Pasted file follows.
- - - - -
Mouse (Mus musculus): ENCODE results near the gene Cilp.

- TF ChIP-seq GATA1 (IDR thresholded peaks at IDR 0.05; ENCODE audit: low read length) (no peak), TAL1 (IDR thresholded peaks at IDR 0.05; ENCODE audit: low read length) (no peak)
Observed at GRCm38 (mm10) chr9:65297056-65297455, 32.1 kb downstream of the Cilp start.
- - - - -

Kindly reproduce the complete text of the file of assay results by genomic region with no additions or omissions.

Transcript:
Mouse (Mus musculus): ENCODE results near the gene Cilp.

- TF ChIP-seq GATA1 (IDR thresholded peaks at IDR 0.05; ENCODE audit: low read length) (no peak), TAL1 (IDR thresholded peaks at IDR 0.05; ENCODE audit: low read length) (no peak)
Observed at GRCm38 (mm10) chr9:65297056-65297455, 32.1 kb downstream of the Cilp start.